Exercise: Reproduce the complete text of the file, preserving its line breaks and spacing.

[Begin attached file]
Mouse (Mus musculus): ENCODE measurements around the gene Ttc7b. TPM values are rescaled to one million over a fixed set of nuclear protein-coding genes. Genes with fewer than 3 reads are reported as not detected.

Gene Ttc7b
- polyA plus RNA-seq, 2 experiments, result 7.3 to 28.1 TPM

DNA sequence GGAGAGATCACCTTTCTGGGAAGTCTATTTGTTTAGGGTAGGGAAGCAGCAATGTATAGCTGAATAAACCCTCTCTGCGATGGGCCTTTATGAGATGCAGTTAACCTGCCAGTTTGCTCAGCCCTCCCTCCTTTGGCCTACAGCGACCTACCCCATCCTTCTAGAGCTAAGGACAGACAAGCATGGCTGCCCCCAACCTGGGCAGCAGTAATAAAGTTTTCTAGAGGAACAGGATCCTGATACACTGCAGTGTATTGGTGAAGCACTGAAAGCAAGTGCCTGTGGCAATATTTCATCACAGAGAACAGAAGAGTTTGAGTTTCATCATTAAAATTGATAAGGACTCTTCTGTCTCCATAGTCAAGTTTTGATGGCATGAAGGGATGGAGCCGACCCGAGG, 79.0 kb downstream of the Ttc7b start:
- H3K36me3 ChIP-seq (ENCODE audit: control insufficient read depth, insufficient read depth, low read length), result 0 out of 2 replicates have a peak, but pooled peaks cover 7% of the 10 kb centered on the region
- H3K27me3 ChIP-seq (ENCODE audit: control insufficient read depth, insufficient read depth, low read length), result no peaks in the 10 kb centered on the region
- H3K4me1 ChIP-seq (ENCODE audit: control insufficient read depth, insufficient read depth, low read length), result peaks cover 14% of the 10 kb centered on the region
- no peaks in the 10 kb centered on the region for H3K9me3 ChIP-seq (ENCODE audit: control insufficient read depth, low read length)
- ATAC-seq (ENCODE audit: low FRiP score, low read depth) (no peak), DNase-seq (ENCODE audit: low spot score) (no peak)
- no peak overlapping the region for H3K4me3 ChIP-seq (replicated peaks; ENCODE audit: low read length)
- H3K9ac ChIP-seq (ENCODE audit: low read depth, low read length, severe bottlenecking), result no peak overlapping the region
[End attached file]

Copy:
Mouse (Mus musculus): ENCODE measurements around the gene Ttc7b. TPM values are rescaled to one million over a fixed set of nuclear protein-coding genes. Genes with fewer than 3 reads are reported as not detected.

Gene Ttc7b
- polyA plus RNA-seq, 2 experiments, result 7.3 to 28.1 TPM

DNA sequence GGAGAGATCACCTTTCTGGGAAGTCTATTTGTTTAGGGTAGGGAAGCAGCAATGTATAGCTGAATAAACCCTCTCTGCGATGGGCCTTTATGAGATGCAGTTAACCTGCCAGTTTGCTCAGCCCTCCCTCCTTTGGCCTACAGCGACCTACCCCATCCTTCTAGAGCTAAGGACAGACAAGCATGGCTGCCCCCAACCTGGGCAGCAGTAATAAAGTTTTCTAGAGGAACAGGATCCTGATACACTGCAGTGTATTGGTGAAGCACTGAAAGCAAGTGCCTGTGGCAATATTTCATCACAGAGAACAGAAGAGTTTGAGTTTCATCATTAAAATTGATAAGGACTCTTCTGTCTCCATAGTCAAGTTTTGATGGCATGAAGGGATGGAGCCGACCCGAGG, 79.0 kb downstream of the Ttc7b start:
- H3K36me3 ChIP-seq (ENCODE audit: control insufficient read depth, insufficient read depth, low read length), result 0 out of 2 replicates have a peak, but pooled peaks cover 7% of the 10 kb centered on the region
- H3K27me3 ChIP-seq (ENCODE audit: control insufficient read depth, insufficient read depth, low read length), result no peaks in the 10 kb centered on the region
- H3K4me1 ChIP-seq (ENCODE audit: control insufficient read depth, insufficient read depth, low read length), result peaks cover 14% of the 10 kb centered on the region
- no peaks in the 10 kb centered on the region for H3K9me3 ChIP-seq (ENCODE audit: control insufficient read depth, low read length)
- ATAC-seq (ENCODE audit: low FRiP score, low read depth) (no peak), DNase-seq (ENCODE audit: low spot score) (no peak)
- no peak overlapping the region for H3K4me3 ChIP-seq (replicated peaks; ENCODE audit: low read length)
- H3K9ac ChIP-seq (ENCODE audit: low read depth, low read length, severe bottlenecking), result no peak overlapping the region